Second, patients who continue to seek follow-up care with their ophthalmologist decrease their risk of going blind. This is because most types of glaucoma progress slowly, and your ophthalmologist can offer treatments to slow the disease. However, you have to be a partner with your ophthalmologist, and this means coming for follow-up appointments and following the recommended treatment regimen.

  3. What is my eye pressure?

    Eye pressure is a very important measurement, since lowering eye pressure is the only glaucoma treatment we currently have. You can ask your ophthalmologist what your “target pressure” is, and get a sense of whether you are reaching that goal. However, it is important to realize that the eye pressure ophthalmologists measure in the clinic is only one very small snapshot of your eye pressure over the course of a given year, month, or even day. Furthermore, eye pressure cannot only vary according to the time of day, but also according to when you last took your eye drops, the thickness of your cornea, your stress level, and the measurement device or technique used.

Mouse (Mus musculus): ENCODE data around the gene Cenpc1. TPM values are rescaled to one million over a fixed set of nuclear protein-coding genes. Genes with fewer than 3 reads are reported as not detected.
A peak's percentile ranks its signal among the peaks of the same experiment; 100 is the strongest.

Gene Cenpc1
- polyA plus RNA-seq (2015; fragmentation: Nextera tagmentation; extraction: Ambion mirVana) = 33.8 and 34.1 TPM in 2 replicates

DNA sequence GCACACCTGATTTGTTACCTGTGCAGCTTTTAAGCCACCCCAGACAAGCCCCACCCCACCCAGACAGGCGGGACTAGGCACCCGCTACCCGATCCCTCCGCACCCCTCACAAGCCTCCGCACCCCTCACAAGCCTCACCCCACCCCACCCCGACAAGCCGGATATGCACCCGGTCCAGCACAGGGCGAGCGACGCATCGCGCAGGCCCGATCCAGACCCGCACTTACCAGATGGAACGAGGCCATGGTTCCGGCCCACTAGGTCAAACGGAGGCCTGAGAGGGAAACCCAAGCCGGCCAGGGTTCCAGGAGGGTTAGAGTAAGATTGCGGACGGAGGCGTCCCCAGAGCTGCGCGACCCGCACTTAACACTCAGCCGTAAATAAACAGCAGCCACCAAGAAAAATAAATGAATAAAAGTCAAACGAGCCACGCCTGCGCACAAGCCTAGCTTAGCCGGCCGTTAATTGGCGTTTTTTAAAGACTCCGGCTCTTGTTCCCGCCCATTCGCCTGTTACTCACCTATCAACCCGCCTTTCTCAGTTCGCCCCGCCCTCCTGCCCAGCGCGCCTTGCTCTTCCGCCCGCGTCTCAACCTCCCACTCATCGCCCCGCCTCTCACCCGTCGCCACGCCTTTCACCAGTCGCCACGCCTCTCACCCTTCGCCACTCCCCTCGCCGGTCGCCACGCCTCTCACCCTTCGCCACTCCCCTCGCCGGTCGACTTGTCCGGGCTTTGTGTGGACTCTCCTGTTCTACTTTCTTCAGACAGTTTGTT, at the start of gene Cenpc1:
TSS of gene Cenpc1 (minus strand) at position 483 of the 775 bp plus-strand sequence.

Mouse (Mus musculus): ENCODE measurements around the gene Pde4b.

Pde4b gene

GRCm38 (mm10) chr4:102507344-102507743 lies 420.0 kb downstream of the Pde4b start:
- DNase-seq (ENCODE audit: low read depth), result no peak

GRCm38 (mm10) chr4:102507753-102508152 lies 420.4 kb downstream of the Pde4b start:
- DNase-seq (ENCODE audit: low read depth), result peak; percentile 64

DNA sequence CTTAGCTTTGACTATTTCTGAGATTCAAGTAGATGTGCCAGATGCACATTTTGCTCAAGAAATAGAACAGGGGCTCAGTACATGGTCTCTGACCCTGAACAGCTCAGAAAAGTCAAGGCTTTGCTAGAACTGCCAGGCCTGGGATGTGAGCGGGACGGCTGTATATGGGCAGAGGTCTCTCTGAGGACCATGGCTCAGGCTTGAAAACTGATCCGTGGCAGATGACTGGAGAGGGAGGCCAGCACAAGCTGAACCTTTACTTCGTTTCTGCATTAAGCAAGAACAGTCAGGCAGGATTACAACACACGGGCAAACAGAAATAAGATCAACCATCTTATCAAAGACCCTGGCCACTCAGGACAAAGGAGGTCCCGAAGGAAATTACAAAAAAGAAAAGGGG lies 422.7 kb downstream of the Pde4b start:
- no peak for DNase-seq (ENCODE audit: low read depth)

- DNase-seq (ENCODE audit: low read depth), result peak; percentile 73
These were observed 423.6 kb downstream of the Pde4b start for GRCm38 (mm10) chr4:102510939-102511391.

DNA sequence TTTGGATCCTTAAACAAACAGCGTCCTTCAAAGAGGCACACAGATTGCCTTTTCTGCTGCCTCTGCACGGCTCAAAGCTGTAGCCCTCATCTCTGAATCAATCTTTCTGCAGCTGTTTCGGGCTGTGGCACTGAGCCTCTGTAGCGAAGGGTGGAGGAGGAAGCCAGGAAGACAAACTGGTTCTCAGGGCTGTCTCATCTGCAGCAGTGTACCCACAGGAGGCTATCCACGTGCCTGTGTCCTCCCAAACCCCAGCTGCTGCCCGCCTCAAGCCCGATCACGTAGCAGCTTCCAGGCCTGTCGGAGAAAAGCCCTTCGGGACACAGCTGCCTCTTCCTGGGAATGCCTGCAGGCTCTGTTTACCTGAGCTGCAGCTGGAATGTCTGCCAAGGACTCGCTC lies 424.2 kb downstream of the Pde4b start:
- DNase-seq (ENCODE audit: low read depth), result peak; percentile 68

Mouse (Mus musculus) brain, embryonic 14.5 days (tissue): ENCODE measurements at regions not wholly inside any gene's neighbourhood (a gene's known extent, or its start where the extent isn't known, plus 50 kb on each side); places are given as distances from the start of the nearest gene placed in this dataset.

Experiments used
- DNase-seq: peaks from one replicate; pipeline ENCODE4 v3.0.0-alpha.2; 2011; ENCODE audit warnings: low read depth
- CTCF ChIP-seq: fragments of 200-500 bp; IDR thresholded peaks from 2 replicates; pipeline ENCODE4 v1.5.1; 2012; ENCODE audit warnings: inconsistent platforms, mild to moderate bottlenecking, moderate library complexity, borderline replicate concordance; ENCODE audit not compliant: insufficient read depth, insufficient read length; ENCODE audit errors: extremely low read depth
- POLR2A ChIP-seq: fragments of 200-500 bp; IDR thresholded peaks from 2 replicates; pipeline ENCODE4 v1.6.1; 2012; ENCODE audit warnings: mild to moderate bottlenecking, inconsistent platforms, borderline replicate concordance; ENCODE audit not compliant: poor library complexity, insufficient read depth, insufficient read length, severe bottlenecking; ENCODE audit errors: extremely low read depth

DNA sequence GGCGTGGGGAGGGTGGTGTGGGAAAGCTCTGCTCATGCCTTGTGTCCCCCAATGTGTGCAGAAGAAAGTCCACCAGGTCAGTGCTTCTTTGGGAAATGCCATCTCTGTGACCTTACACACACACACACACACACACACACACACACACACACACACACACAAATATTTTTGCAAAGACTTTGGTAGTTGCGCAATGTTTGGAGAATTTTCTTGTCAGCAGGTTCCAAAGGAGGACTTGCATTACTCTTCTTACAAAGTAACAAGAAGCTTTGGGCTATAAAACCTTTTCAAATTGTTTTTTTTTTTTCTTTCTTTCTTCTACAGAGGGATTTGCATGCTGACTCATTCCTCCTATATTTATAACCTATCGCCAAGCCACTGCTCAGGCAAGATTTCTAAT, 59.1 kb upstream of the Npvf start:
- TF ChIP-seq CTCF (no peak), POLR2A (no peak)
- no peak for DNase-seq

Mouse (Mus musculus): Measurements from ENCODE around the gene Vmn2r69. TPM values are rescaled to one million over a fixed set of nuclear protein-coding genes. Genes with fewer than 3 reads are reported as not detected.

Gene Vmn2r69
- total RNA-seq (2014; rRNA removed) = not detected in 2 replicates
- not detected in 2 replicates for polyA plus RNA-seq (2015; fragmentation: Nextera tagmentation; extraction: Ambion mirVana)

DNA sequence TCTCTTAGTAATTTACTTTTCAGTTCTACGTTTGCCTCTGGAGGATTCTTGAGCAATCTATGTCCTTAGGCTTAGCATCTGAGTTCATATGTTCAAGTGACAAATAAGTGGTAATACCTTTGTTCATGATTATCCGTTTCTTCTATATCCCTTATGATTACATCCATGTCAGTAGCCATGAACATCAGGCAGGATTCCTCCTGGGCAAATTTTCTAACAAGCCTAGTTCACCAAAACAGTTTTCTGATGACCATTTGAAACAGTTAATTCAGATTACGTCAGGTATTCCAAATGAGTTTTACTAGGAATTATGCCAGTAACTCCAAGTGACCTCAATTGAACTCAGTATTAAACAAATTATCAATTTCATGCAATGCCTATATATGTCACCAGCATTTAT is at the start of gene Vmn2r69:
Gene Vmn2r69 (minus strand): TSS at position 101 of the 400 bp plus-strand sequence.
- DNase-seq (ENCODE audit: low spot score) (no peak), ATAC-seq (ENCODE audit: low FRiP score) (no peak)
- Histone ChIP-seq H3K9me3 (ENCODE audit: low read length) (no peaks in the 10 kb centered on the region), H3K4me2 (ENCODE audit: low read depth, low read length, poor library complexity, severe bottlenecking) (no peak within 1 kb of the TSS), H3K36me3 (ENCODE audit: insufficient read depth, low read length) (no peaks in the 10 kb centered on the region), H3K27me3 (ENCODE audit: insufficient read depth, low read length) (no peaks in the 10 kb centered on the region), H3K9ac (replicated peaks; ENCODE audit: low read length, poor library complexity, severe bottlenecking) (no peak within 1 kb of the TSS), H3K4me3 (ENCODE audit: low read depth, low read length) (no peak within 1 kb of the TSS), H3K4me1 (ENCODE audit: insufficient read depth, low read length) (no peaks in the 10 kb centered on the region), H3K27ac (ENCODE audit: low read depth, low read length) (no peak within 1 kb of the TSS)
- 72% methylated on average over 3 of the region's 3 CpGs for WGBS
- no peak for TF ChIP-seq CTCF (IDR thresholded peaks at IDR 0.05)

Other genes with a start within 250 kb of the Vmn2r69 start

While it is important to know your eye pressure, it is also important to recognize that it is only one measurement related to your glaucoma. Your ophthalmologist will also be examining your eyes and optic nerves, assessing your field of vision, and measuring your optic nerve thickness.

  4. Is my glaucoma stable?